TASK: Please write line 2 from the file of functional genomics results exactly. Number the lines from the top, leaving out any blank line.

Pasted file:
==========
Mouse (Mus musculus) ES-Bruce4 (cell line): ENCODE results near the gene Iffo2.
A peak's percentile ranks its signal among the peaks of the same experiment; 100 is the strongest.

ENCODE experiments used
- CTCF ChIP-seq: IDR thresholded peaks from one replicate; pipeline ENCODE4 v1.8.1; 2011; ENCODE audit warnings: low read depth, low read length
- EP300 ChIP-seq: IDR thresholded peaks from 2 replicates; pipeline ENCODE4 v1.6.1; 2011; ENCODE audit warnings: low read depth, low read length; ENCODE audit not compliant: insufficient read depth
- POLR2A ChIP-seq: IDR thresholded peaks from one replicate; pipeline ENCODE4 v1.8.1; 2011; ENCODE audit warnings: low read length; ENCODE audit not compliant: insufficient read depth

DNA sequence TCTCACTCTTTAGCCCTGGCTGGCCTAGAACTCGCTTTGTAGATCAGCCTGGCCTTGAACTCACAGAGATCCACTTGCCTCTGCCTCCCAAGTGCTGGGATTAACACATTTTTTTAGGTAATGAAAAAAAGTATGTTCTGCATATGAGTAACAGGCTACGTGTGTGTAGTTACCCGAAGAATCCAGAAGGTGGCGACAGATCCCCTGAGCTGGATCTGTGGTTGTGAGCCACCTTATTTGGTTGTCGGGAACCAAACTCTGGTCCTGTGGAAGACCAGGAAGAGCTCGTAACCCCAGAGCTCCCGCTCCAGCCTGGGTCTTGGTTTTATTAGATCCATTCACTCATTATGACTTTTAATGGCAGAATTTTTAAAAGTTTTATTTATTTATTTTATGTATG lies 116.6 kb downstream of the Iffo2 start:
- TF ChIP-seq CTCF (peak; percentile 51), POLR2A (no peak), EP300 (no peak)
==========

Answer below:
A peak's percentile ranks its signal among the peaks of the same experiment; 100 is the strongest.